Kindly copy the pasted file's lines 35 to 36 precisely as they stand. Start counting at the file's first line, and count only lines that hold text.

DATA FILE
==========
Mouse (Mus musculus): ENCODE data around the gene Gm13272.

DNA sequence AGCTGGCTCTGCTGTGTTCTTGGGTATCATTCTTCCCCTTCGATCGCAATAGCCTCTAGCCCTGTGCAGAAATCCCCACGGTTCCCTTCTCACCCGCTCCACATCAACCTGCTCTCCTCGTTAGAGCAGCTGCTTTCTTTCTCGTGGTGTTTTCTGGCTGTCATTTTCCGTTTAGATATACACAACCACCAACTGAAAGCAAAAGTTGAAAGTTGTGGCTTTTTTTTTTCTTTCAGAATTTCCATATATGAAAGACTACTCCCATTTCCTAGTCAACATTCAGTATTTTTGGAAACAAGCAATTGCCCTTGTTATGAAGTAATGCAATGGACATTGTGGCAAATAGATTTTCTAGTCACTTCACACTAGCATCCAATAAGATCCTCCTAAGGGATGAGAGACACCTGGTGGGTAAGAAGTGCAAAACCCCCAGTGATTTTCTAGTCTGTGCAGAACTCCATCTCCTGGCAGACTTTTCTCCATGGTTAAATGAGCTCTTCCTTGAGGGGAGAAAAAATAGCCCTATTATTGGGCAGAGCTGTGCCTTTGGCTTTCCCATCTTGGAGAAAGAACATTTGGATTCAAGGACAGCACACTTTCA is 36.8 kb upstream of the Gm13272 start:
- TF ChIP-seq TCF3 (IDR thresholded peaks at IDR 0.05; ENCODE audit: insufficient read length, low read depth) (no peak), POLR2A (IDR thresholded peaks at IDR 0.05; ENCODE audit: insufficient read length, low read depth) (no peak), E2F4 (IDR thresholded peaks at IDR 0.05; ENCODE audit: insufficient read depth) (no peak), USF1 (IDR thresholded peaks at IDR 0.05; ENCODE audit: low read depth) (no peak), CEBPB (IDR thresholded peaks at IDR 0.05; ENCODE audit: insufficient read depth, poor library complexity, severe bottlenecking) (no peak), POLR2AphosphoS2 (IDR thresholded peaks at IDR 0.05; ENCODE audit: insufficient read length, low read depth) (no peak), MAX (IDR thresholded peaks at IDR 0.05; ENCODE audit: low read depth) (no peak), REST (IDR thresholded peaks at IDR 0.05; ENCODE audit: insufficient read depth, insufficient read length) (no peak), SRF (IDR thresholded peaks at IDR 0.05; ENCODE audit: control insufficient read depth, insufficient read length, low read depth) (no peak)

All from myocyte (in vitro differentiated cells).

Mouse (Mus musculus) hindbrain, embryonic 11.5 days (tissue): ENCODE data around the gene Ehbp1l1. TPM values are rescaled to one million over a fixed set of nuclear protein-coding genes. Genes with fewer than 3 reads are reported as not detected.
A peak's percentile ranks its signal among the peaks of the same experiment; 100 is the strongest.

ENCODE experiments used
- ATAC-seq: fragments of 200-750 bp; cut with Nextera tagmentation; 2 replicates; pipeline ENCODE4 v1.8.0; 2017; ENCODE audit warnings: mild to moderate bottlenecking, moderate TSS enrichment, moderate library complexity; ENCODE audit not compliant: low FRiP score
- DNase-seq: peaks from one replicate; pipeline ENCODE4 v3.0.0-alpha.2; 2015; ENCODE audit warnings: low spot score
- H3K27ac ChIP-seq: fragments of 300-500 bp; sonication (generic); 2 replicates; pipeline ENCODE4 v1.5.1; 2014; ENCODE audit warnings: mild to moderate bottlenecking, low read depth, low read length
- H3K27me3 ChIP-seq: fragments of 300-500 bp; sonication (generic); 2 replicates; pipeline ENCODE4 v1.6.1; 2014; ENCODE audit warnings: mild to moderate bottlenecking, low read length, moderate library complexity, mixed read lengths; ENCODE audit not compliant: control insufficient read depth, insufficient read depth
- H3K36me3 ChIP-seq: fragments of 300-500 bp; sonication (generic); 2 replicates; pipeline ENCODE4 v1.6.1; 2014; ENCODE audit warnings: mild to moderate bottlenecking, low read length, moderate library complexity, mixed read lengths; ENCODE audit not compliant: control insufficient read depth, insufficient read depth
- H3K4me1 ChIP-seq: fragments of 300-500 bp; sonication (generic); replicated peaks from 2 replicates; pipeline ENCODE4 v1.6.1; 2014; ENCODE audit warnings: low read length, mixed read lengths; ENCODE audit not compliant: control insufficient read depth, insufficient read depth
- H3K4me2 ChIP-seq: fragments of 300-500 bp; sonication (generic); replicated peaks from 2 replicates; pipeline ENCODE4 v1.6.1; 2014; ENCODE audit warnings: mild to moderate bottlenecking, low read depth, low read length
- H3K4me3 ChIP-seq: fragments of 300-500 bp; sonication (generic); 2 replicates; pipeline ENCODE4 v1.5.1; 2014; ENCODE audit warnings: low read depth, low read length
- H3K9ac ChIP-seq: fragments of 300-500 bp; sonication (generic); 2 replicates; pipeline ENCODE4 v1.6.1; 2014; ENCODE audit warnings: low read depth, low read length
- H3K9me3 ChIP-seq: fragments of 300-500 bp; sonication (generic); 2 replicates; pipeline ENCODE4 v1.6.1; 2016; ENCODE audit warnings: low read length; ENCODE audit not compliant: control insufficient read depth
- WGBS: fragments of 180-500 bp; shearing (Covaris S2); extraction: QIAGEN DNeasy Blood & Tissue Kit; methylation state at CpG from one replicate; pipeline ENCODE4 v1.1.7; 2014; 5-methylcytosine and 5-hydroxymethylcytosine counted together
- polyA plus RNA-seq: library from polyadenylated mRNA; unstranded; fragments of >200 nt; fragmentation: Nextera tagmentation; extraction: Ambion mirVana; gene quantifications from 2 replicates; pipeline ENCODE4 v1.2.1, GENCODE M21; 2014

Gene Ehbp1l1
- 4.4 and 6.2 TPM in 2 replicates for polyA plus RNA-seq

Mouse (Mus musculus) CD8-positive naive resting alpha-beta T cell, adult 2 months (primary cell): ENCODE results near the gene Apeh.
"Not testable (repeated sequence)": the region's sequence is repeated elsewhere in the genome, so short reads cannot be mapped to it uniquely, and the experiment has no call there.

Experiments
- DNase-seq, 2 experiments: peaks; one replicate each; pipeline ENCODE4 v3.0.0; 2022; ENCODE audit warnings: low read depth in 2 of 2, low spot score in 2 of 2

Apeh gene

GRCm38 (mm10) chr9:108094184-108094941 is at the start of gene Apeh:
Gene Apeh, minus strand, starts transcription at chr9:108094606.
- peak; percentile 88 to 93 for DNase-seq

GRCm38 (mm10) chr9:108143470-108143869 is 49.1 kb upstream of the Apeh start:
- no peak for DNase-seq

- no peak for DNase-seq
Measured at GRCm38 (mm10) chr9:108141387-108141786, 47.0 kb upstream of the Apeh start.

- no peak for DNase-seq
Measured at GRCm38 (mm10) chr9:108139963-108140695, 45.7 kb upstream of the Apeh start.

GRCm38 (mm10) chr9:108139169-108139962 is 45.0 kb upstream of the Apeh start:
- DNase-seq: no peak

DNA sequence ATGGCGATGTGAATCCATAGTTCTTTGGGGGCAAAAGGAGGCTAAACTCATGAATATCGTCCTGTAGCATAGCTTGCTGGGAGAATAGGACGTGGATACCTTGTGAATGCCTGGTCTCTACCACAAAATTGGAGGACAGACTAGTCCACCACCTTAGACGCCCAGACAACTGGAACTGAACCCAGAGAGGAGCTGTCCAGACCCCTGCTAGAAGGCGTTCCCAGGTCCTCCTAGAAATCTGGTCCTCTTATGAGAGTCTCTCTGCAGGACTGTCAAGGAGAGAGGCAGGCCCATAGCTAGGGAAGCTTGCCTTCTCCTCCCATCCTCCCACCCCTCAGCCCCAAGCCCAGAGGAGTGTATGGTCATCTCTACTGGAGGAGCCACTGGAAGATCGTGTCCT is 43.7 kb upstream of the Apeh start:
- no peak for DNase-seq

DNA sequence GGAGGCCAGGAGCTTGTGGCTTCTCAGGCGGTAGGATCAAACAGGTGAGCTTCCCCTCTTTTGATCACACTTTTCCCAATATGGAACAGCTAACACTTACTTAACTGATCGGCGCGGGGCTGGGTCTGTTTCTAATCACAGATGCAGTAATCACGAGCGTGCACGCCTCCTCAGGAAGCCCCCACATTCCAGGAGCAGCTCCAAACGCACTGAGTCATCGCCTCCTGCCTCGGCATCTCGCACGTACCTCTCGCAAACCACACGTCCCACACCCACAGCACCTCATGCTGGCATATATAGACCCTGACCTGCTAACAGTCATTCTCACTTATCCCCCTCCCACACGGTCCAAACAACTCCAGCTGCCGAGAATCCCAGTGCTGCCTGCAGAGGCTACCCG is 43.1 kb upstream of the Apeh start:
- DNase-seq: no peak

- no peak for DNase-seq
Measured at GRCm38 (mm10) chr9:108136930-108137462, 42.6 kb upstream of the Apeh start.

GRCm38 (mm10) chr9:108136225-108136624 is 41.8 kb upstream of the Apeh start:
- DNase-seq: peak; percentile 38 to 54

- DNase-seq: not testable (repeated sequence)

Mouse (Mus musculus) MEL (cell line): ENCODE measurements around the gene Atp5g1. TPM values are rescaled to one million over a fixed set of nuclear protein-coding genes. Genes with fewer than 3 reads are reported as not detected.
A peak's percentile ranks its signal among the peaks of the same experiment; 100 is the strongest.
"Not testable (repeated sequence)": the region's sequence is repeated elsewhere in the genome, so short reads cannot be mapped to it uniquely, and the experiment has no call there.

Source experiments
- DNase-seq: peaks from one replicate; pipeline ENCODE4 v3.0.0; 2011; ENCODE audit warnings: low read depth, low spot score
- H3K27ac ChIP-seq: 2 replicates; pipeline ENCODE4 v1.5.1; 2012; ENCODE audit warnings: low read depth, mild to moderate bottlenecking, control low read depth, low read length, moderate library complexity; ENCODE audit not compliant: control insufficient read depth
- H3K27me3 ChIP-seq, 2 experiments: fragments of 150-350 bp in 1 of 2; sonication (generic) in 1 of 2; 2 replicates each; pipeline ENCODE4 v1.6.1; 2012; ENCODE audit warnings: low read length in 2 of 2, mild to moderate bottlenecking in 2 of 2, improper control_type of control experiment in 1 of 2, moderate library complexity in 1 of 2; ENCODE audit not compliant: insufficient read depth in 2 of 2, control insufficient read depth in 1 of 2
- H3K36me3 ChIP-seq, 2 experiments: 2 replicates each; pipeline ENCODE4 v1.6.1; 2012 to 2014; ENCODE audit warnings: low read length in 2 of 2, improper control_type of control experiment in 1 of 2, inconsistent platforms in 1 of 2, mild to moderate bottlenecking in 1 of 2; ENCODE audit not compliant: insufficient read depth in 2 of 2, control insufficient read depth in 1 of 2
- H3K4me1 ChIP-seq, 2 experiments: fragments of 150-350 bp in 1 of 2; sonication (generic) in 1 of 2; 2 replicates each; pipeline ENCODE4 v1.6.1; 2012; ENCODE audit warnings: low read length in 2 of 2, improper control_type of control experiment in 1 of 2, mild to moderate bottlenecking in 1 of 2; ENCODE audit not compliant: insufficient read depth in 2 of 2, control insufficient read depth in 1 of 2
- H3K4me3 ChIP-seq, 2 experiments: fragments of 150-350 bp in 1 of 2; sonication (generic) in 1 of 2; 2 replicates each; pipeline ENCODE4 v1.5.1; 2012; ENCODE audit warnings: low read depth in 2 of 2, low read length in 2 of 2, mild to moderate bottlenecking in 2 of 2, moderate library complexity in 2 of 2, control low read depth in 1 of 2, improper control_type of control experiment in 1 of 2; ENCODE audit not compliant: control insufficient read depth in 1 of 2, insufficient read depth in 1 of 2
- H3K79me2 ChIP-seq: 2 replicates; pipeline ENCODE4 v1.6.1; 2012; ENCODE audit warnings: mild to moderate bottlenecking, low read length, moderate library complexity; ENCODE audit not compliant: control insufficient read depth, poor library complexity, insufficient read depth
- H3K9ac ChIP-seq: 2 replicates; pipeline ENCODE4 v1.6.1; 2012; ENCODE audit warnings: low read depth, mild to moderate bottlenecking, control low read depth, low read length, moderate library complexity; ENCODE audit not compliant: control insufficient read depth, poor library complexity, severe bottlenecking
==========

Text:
Measured at GRCm38 (mm10) chr9:108139963-108140695, 45.7 kb upstream of the Apeh start.

GRCm38 (mm10) chr9:108139169-108139962 is 45.0 kb upstream of the Apeh start: